K. A. Pital wrote:But what are they supposed to vote for, if they're actually not populated by the same people as the locals?
To focus on Gibraltar, they could vote to join Spain, or vote for independence. They chose overwhelmingly instead to remain in the U.K., though this may change after Brexit. I don't see this as being illegitimate merely because they were not the "original inhabitants" (neither are the Spanish; Gibraltar's recorded history starts with the Phoenicians and was known to have been settled even before then, good luck finding any of those people to make a claim).
K. A. Pital wrote:I've had this argument before regarding Northern Ireland, the taking of land from American natives and other historical types of settle-and-replace activity: if you successfully colonize a patch of land, does this give you the right to this?
Which is applicable to practically every civilization on Earth (yes including Native Americans who fought and raided each other over territory just as much as every one else). From that perspective no one really has a legitimate claim to the area that they live in... while there may some truth to that it's pretty impractical.
In the case of Gibraltar, it's been over 300 years... how many Spanish inhabitants do you think are still around who should legitimately be allowed claim it back? Or Moors? Visigoths? Vanadals? Romans? Carthagians? Phoenicians? Should Gibraltar be returned to Spain against the wishes of the people currently living there
simply because over 300 years ago it belonged to someone else? If so, how do you reconcile them? Do you kick them out as historical squatters or something?
Aso, if you are born and raised in a place, should you be allowed to have a say about its governance? Or should you be denied if you / your ancestors are not "original inhabitants"?
[quote=K. A. Pital"]It would actually mean that if you take some land, the only way to keep it in a legitimate manner is to replace the locals - who may at some point see you as the colonizer - with your colonists/settlers, and thereby have a population that is always loyal to the metropole and willing to remain a part of it. [/quote]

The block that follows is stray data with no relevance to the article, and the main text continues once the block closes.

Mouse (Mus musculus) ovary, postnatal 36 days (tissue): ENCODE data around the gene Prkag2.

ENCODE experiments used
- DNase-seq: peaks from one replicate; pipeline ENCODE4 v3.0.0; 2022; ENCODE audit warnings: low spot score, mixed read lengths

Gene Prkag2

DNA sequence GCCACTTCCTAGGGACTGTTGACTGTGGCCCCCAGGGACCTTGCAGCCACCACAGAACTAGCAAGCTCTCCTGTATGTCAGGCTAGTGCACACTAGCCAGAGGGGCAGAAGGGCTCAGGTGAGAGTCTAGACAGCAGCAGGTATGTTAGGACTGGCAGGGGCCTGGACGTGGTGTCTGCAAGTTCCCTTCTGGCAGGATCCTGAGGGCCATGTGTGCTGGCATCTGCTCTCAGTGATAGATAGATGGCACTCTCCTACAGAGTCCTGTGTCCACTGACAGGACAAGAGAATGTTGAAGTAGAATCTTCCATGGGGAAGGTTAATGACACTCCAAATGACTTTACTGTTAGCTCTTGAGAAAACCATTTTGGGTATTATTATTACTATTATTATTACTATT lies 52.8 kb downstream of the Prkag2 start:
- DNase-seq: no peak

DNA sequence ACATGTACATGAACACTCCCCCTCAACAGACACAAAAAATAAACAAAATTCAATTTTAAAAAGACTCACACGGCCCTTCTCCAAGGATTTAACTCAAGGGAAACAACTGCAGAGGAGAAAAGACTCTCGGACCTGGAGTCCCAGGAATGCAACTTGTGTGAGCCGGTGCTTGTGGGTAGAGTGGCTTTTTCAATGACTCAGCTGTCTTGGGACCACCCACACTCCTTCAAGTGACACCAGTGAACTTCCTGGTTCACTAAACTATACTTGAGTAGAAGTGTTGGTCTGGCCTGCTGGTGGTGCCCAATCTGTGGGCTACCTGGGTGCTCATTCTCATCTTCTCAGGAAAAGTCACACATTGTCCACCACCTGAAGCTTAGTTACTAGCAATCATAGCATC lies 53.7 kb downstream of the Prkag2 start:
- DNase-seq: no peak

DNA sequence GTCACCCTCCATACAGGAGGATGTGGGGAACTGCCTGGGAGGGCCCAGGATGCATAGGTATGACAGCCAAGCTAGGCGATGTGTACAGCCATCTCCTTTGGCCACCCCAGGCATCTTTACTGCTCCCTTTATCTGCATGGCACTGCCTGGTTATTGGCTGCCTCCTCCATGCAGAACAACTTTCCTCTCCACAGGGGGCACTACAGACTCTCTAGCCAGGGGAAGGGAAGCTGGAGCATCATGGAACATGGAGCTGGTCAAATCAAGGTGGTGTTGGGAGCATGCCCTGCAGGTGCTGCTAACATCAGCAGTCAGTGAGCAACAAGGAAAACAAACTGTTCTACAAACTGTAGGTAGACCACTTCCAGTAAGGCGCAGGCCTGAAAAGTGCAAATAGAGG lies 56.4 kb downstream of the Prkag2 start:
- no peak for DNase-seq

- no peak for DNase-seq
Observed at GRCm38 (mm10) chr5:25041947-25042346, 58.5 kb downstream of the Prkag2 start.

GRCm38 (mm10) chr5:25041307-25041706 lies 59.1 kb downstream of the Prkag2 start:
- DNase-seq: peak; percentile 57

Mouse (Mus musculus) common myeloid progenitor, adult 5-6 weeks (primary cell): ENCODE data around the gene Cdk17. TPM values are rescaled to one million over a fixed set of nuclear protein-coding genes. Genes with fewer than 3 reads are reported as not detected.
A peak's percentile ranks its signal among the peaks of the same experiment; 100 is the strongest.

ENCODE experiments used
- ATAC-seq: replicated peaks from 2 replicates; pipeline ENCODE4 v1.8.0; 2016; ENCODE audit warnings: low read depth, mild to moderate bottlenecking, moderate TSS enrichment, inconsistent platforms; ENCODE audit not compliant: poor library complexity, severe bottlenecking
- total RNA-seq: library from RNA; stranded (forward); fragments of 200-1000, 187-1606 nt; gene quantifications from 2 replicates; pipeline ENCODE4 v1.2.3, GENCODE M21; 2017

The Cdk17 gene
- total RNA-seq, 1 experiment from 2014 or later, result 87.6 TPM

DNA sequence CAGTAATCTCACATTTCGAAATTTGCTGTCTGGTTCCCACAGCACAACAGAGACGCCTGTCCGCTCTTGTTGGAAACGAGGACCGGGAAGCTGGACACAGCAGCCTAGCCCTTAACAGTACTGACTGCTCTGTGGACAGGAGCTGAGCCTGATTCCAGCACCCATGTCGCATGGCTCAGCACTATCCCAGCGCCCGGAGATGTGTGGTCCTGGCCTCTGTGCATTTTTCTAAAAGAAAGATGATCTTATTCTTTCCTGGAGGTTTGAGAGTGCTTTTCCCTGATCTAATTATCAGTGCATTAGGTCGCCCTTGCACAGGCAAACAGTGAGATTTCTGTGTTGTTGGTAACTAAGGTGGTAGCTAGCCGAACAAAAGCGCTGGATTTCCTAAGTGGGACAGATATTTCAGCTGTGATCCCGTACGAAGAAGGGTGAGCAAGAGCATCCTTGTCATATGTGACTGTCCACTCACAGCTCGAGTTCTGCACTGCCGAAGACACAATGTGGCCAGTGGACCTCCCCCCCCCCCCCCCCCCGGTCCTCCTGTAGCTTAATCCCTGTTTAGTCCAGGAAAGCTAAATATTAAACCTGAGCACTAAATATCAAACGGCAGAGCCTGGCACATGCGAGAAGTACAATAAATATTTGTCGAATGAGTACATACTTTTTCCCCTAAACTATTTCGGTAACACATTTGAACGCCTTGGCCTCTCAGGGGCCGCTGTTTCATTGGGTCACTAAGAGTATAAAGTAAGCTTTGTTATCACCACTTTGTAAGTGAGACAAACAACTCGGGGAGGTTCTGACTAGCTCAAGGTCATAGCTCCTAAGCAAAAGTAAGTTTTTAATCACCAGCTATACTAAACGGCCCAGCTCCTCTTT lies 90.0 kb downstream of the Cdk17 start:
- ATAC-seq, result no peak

"Always loyal" is rather stretching it- just to use the U.K., a pretty big chunk of their colonists/settlers decided to violently split off (aka the USA), and most other places have gradually moved towards full independence.
Just because you / your ancestors came from some place, it doesn't mean that you are automatically 100% loyal to it for all time.
It is not a land of evil, and people inhabiting the remnants are not evil either. Evil was done in the past, when expanding this empire.
Glad to hear that you think so, as some of your posts seem to indicate otherwise.
K. A. Pital wrote:Now that it is contracting, even the tiniest remaining bits come under assault. It is regrettable, but an expected development. Not having splinter territories, against which other nations have territorial claims, is one of the few long term solutions to this problem. The other solution is being in a territorial union with the nations that have such claims, making the matter a non-issue most of the time, but this has flown out of the window with Brexit.
As far as I am concerned, if a population of an area wishes to remain a part of another country / union, they should be allowed to do so. If they want to leave, and/ or join somewhere else, then that's their choice. Forcing a population to do something it is overwhelmingly against would cause more problems than it solves IMO.
Saying that their decision to stay is similar to someone choosing to side with Empire in Star Wars is asinine.
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